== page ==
1. Begin or end the day with mediation. Even five minutes makes a difference. Set a timer, sit comfortably, and think only about your breathing.
  2. Stretch! Find the time and focus on what you feel needs the most conditioning. Make it a screen time break or after class must do.
  3. Counter Kicks! Place on hand on a counter or back of a stable chair. Start with 10 side kicks and 10 round house kicks. Increase repetitions as it gets easier. Try varying the height!
  4. Small arm circles! Keep increasing your time. Try for two minutes alternating directions.
  5. Start and end your day with sit ups and push ups. We are working towards 100!
  6. Balance! Stand on one foot while brushing your teeth. Extend and hold a kick for 7 seconds.
  7. Move! Go for a walk, run or bike ride.
  8. Shadow Box! Start the timer and work your jab, cross and hook (1, 2, 3 combination).
  9. Do your forms slowly, quickly and facing different directions.
  10. Think about what you are eating and be sure to get enough rest.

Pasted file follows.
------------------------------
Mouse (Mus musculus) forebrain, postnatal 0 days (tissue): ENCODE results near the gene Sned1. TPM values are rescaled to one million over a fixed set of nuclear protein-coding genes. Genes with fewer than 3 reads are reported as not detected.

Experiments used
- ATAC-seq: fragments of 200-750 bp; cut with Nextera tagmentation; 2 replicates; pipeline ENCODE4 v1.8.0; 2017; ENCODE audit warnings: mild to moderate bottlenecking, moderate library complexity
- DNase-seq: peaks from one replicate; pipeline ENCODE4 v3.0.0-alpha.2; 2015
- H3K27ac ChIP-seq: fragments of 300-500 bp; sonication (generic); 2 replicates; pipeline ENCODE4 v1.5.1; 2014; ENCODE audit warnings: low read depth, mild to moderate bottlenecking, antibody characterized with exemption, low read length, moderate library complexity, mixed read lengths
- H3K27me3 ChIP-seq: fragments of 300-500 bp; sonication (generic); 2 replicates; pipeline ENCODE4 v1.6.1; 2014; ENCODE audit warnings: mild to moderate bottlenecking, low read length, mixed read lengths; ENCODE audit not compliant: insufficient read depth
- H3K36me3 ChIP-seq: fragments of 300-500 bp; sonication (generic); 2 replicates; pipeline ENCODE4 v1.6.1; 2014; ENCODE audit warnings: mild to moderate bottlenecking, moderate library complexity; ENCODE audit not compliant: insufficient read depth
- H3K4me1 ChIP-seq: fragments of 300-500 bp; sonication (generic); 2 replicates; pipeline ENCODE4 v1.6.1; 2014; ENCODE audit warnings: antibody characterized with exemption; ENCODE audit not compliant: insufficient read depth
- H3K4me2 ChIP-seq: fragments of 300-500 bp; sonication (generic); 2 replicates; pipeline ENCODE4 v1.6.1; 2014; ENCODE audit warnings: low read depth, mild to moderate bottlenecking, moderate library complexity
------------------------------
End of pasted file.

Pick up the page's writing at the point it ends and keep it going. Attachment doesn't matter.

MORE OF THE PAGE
Never hesitate to ask for help! As Grand Master says, “The Black Belt is a white belt who never quit.”

A Little More Snap

Sometimes, after a long day at summer programs, children are tired. Occasionally, following a long day at work (inside or outside the home) adults are exhausted. We find ourselves just going through the motions of our kicks, blocks and punches.

Launcher Practice

Practice as if it were a performance!

We remind and reinforce that no matter the exercise or activity, you get out what you put in! Practice how you want to perform it. As martial artists we acknowledge that we are not immediately the best at everything. There is always a way to do better.